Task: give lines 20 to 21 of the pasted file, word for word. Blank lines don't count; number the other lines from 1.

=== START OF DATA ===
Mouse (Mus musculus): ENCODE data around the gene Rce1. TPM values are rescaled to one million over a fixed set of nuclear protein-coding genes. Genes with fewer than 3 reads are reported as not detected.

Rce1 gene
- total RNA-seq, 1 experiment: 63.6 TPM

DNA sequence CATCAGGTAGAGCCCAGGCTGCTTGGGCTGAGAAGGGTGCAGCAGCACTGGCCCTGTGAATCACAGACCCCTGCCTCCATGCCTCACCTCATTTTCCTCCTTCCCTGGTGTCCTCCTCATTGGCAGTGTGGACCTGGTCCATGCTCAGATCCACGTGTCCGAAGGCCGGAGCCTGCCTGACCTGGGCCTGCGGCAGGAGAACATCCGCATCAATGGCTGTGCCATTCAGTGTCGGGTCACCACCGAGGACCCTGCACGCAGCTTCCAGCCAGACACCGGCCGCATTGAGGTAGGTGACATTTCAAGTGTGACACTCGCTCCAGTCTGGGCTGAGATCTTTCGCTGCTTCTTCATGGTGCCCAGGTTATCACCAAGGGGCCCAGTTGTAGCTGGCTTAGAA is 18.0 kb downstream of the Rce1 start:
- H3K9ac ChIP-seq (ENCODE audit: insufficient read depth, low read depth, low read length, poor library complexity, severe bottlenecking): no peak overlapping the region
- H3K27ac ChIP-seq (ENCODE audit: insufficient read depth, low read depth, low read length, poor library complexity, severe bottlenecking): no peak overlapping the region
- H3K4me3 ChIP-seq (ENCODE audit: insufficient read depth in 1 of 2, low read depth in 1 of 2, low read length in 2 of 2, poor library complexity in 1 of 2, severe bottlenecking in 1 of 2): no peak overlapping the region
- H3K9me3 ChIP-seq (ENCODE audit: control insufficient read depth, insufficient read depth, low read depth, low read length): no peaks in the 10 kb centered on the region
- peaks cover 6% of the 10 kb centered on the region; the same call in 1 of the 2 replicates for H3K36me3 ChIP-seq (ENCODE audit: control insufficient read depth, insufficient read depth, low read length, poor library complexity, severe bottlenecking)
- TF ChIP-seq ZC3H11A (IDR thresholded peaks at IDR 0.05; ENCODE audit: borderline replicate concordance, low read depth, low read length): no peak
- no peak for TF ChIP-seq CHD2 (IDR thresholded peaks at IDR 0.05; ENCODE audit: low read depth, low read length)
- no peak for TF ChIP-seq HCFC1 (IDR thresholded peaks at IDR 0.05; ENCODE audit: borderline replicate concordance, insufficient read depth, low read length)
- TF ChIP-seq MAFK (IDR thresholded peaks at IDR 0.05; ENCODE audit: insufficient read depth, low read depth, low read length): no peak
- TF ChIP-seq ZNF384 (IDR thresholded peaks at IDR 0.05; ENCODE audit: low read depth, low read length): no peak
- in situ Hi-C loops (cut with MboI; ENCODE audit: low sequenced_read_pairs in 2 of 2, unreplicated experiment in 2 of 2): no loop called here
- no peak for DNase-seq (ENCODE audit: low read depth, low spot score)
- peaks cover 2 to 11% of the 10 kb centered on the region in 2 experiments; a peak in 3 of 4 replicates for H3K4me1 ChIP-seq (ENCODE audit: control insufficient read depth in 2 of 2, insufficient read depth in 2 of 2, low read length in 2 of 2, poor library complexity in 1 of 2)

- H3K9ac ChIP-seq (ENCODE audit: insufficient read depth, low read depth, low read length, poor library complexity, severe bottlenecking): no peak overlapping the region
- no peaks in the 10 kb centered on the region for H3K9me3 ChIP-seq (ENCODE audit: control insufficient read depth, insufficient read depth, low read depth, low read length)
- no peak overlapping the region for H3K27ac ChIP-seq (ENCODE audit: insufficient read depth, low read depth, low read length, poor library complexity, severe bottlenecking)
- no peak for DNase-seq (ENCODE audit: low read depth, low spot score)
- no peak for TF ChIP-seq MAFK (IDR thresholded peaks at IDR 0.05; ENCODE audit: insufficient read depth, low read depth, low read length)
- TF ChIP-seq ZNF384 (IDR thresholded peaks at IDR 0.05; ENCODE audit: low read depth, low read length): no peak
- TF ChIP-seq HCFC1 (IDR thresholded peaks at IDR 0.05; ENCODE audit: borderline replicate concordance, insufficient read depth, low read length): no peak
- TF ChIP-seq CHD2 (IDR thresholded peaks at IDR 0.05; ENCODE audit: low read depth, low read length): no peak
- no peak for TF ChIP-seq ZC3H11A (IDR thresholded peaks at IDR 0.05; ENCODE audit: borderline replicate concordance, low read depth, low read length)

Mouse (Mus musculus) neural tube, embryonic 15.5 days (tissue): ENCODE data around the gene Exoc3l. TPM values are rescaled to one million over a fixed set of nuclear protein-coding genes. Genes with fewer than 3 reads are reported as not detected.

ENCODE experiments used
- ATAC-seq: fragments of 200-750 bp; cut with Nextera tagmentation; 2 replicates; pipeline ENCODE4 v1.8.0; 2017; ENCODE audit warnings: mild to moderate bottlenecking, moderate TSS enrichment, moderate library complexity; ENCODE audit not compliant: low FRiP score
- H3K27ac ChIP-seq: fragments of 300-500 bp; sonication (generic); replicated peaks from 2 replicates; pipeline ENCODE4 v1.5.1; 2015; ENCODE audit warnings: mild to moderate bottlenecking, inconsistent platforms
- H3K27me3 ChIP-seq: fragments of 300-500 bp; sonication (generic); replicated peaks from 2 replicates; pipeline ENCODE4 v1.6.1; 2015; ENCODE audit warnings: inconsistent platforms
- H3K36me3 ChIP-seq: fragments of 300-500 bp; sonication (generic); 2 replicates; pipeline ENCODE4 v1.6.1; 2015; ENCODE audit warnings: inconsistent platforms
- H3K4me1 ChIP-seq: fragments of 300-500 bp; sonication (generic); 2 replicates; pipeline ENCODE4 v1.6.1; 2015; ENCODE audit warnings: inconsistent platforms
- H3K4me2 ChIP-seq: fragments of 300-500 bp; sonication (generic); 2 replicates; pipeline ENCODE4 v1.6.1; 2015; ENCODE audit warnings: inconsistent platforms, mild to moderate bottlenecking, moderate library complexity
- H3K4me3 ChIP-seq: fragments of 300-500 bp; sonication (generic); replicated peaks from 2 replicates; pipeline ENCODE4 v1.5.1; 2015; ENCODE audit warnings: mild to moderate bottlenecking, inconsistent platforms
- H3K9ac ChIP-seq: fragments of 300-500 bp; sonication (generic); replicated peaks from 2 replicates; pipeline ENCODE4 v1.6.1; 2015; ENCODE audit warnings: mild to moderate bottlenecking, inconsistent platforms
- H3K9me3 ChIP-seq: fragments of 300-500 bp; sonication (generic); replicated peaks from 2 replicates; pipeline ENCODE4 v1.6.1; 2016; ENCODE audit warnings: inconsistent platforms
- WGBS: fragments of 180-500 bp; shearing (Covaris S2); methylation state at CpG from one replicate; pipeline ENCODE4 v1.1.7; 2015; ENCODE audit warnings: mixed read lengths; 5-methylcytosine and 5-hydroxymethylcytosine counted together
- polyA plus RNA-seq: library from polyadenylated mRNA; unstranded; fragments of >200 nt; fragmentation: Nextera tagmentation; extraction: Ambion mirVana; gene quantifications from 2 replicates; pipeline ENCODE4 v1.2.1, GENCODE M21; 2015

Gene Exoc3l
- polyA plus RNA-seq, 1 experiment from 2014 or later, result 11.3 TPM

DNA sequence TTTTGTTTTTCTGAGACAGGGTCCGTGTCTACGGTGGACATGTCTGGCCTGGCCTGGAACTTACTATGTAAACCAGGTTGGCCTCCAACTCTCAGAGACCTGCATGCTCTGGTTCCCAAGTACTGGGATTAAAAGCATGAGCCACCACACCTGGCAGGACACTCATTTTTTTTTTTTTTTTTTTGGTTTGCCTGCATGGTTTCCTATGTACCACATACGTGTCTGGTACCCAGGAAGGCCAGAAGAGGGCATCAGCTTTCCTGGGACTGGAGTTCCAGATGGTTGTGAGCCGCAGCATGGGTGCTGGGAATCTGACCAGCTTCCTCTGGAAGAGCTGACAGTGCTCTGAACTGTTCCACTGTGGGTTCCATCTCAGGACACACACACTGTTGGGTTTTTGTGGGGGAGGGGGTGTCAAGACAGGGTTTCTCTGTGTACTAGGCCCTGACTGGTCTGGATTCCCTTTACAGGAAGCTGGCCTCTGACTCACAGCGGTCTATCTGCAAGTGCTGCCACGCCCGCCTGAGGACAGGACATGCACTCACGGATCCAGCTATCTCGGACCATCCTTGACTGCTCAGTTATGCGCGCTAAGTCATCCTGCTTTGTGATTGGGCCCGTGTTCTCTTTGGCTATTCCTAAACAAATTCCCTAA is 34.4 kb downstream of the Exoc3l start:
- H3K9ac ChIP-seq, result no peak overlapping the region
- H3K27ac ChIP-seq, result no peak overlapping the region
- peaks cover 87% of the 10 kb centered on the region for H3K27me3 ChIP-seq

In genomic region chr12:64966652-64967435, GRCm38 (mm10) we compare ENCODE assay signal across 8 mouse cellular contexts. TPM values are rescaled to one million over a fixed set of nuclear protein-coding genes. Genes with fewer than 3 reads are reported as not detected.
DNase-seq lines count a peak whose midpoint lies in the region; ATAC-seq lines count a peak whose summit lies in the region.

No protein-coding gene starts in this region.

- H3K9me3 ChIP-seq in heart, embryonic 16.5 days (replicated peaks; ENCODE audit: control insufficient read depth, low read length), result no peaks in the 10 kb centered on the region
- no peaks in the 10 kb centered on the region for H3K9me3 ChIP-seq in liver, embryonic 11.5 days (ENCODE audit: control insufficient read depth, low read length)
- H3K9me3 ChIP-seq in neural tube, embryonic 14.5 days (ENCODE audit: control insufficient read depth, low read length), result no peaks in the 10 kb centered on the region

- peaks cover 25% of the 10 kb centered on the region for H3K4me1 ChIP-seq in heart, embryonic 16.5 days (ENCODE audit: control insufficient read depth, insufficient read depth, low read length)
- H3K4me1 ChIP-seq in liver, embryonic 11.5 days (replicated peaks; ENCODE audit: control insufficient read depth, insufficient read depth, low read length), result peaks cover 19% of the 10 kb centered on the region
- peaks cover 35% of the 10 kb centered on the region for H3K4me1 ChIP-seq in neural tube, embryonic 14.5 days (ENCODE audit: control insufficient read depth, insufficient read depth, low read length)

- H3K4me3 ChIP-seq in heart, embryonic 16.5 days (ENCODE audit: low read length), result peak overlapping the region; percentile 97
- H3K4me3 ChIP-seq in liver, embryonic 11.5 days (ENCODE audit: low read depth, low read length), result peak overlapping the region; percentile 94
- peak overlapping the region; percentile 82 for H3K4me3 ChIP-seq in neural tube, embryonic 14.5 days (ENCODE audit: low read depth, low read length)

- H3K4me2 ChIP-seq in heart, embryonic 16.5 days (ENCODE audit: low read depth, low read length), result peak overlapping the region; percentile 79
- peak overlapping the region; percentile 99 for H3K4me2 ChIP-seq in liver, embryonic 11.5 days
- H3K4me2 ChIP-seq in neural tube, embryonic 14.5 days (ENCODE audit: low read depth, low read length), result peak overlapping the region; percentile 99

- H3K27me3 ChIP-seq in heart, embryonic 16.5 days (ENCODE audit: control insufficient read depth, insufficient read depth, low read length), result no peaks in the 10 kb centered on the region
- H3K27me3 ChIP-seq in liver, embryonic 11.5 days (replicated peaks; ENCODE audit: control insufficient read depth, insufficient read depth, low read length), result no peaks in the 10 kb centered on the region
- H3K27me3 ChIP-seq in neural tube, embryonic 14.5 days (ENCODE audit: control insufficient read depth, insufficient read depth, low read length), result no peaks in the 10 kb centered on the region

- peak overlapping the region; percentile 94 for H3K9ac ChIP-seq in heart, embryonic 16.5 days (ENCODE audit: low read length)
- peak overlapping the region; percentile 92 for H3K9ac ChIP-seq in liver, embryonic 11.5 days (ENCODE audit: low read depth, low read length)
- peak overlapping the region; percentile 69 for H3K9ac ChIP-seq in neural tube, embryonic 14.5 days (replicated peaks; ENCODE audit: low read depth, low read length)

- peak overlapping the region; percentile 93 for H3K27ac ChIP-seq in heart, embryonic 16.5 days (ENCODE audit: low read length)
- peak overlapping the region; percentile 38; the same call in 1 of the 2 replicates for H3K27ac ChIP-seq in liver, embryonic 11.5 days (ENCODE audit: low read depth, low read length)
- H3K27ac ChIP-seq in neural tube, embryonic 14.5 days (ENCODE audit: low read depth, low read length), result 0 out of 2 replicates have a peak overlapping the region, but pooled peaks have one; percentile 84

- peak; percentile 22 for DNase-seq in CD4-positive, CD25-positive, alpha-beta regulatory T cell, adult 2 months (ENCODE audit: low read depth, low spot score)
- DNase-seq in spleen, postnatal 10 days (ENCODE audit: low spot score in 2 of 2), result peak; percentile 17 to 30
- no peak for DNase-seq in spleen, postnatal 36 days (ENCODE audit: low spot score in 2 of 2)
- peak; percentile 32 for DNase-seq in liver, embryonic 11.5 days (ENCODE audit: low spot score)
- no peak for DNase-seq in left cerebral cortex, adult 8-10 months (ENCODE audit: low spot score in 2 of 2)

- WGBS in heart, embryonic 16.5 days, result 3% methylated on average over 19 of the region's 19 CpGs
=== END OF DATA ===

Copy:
- no peak overlapping the region for H3K27ac ChIP-seq (ENCODE audit: insufficient read depth, low read depth, low read length, poor library complexity, severe bottlenecking)
- no peak for DNase-seq (ENCODE audit: low read depth, low spot score)